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(Reference retrieved automatically from Web of Science through information on FAPESP grant and its corresponding number as mentioned in the publication by the authors.)

Immunosenescence in honey bees (Apis mellifera L.) is caused by intrinsic senescence and behavioral physiology

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Author(s):
Lourenco, Anete Pedro [1, 2] ; Martins, Juliana Ramos [1] ; Silva Torres, Fernanda Andrade [3, 1] ; Mackert, Aline [3, 4] ; Aguiar, Luiz Roberto [1] ; Hartfelder, Klaus [5] ; Gentile Bitondi, Marcia Maria [3] ; Paulino Simoes, Zila Luz [3]
Total Authors: 8
Affiliation:
[1] Univ Sao Paulo, Fac Med Ribeirao Preto, Dept Genet, Ribeirao Preto, SP - Brazil
[2] Univ Fed Vales Jequitinhonha & Mucuri, Dept Ciencias Biol, Fac Ciencias Biol & Saude, Campus JK, Rodovia MGT 367, Km 583, BR-39100000 Diamantina, MG - Brazil
[3] Univ Sao Paulo, Fac Filosofia Ciencias & Letras Ribeirao Preto, Dept Biol, Ribeirao Preto, SP - Brazil
[4] Univ Fed Mato Grosso do Sul, Dept Ciencias Ambiente, Campus Pantanal, Corumba, MS - Brazil
[5] Univ Sao Paulo, Fac Med Ribeirao Preto, Dept Biol Celular & Mol & Bioagentes Patogen, Ribeirao Preto, SP - Brazil
Total Affiliations: 5
Document type: Journal article
Source: Experimental Gerontology; v. 119, p. 174-183, MAY 2019.
Web of Science Citations: 1
Abstract

Young honey bee workers (0 to 2-3 weeks old) perform tasks inside the colony, including brood care (nursing), whereas older workers undergo foraging tasks during the next 3-4 weeks, when an intrinsic senescence program culminates in worker death. We hypothesized that foragers are less able to react to immune system stimulation than nurse bees and that this difference is due to an inefficient immune response in foragers. To test this hypothesis, we used an experimental design that allowed us to uncouple chronological age and behavior status (nursing/foraging). Worker bees from a normal age demography colony (where workers naturally transit from nursing to foraging tasks as they age) and of a single-cohort colony setup (composed of same-aged workers performing nursing or foraging tasks) were tested for survival and capability of activation of the immune system after bacterial injection. Expression of an antimicrobial peptide gene, defensin-1 (def-1), was used to assess immune system activation. We then checked whether the immune response includes changes in the expression of aging- and behavior-related genes, specifically vitellogenin (vg), juvenile hormone esterase (jhe), and insulin-like peptide-1 (ilp-1). We found a significant difference in survival rate between bees of different ages but carrying out the same tasks. Our results thus indicate that the bees' immune response is negatively affected by intrinsic senescence. Additionally, independent of age, foragers had a shorter lifespan than nurses after bacterial infection, although both were able to induce def-1 transcription. In the normal age demography colony, the immune system activation resulted in a reduction in the expression of vg, jhe and ilp-1 genes in foragers, but not in the nurse bees, demonstrating that age and behavior are both important influences on the bees' immune response. By disentangling the effects of age and behavior in the single-cohort colony, we found that vg, jhe and ilp-1 response to immune system stimulation was independent of behavior. Younger bees were able to mount a stronger immune response than older bees, thus highlighting age as an important factor for immunity. Taken together, our results provide new insights into how age and behavior affect the honey bee's immune response. (AU)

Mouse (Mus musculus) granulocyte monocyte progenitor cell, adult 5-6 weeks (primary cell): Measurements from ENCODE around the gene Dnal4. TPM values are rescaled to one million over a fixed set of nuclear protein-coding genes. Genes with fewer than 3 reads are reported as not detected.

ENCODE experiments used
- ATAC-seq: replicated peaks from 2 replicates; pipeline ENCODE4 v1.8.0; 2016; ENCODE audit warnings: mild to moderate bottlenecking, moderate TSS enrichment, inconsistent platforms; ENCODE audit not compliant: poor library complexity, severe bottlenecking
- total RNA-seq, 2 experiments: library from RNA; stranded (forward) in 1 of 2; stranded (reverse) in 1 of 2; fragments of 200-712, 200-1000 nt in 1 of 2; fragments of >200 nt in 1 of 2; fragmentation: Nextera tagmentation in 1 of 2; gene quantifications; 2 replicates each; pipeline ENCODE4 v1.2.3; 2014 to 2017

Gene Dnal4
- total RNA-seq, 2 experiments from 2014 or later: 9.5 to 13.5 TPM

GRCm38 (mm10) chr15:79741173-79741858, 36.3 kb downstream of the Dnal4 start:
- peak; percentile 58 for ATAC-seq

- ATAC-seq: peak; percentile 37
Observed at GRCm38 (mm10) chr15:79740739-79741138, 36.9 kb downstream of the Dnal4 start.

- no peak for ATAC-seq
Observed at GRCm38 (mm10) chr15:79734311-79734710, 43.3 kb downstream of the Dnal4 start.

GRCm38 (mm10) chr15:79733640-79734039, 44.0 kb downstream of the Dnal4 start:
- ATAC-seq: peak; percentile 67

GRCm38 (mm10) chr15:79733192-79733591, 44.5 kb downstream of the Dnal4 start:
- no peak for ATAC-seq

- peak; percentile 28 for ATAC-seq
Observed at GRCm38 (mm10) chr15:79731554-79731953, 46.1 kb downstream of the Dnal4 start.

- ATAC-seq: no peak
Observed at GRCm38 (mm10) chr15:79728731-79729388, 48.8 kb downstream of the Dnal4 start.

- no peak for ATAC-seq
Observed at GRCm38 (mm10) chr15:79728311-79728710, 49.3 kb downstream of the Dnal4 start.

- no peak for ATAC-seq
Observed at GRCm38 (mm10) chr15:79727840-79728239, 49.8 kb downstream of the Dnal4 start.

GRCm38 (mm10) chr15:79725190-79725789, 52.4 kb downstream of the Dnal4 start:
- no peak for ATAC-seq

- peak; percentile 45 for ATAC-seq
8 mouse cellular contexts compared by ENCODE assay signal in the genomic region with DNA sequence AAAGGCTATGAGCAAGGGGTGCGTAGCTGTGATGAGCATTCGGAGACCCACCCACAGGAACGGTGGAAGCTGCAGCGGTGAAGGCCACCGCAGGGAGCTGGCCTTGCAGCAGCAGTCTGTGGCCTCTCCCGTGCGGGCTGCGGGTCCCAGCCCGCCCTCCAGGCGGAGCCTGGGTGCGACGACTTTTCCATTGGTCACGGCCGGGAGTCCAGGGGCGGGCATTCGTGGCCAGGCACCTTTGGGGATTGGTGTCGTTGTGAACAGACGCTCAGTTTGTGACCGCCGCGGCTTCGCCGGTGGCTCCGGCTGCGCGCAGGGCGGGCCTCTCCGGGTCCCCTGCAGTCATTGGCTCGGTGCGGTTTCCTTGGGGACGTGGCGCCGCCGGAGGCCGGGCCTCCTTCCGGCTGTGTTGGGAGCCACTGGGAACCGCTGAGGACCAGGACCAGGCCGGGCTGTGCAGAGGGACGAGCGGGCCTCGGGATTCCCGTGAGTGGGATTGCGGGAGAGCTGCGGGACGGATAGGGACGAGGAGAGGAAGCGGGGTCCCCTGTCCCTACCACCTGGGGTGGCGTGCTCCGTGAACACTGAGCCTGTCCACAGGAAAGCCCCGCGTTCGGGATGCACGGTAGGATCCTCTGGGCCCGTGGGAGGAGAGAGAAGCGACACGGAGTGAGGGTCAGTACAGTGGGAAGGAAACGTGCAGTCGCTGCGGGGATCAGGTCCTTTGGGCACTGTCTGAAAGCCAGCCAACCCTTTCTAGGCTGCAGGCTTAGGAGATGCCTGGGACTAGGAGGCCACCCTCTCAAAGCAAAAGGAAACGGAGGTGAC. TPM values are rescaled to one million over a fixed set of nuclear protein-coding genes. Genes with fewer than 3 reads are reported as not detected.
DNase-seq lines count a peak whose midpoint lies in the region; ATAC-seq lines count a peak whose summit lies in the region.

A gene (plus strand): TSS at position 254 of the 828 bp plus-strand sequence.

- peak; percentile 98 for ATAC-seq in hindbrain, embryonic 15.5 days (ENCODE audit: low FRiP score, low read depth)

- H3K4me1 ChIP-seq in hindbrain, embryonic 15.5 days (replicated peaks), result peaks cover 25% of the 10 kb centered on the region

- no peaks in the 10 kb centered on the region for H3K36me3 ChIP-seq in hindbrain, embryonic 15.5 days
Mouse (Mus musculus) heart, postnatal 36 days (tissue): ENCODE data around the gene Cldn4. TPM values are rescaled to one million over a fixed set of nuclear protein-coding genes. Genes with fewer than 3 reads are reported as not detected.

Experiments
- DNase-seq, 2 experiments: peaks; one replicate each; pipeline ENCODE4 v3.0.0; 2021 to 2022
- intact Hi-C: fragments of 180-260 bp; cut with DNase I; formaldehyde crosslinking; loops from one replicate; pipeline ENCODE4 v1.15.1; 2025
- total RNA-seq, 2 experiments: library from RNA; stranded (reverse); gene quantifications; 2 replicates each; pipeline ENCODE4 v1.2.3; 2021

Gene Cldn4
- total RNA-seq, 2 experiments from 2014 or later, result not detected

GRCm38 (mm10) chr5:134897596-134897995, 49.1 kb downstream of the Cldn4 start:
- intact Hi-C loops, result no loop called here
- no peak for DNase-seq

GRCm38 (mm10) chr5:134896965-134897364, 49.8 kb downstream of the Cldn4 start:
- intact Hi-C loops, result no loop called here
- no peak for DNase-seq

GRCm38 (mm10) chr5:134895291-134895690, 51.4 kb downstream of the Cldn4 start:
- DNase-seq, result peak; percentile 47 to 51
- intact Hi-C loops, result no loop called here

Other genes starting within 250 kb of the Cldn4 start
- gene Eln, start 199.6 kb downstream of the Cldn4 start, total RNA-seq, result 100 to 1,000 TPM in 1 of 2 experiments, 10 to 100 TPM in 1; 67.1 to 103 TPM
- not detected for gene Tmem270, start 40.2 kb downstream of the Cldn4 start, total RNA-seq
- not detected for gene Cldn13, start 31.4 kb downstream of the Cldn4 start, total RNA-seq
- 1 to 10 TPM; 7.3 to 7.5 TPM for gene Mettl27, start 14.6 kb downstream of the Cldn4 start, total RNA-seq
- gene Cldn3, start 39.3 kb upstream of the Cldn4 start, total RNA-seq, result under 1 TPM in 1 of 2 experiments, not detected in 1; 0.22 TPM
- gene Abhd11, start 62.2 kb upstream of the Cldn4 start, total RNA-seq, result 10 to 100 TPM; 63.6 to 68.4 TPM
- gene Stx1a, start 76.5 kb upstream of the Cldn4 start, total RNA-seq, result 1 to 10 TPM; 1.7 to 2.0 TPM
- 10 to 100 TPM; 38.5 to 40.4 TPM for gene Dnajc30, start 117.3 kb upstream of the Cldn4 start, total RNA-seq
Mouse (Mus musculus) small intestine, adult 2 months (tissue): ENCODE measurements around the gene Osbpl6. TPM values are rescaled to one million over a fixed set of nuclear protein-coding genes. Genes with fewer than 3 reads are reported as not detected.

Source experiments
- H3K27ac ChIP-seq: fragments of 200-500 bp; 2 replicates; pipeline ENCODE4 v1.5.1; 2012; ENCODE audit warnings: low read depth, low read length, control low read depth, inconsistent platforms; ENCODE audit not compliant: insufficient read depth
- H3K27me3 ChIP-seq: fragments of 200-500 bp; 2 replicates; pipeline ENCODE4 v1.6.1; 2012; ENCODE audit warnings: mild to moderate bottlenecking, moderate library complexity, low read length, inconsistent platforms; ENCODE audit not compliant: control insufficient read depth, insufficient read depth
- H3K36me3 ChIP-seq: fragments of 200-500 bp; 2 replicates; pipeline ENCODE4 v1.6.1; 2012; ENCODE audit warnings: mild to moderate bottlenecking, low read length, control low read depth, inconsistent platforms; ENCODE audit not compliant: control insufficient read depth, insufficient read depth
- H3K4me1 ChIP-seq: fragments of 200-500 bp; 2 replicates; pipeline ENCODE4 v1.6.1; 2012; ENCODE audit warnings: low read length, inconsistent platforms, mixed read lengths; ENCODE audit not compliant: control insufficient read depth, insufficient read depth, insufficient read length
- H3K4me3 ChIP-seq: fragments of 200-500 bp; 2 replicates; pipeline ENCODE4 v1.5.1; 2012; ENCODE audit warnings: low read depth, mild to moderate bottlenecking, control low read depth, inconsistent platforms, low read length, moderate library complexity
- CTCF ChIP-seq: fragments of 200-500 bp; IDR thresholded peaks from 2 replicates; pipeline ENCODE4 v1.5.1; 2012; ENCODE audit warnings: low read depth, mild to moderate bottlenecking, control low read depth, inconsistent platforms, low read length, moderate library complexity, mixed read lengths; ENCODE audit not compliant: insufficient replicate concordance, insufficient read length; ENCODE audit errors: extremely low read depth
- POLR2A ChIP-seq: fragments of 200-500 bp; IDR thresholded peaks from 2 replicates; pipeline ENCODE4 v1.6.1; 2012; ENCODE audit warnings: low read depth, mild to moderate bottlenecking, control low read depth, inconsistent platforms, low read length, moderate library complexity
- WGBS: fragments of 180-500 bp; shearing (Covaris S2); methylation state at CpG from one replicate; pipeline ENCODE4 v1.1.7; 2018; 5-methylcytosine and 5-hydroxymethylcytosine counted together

FAPESP's process: 05/03926-5 - Functional genomics of Apis mellifera: search for new genes and functional networks in the context of development, different castes and reproduction
Grantee:Zilá Luz Paulino Simões
Support type: Research Projects - Thematic Grants
FAPESP's process: 05/03302-1 - Apis mellifera hexamerin HEX 70c: cDNA characterization and expression during metamorphosis and reproduction
Grantee:Juliana Ramos Martins
Support type: Scholarships in Brazil - Master
FAPESP's process: 11/03171-5 - Causal analysis of Apis mellifera development - regulatory genes and hierachical networks of gene expression in the specification of tissue and organs
Grantee:Zilá Luz Paulino Simões
Support type: Research Projects - Thematic Grants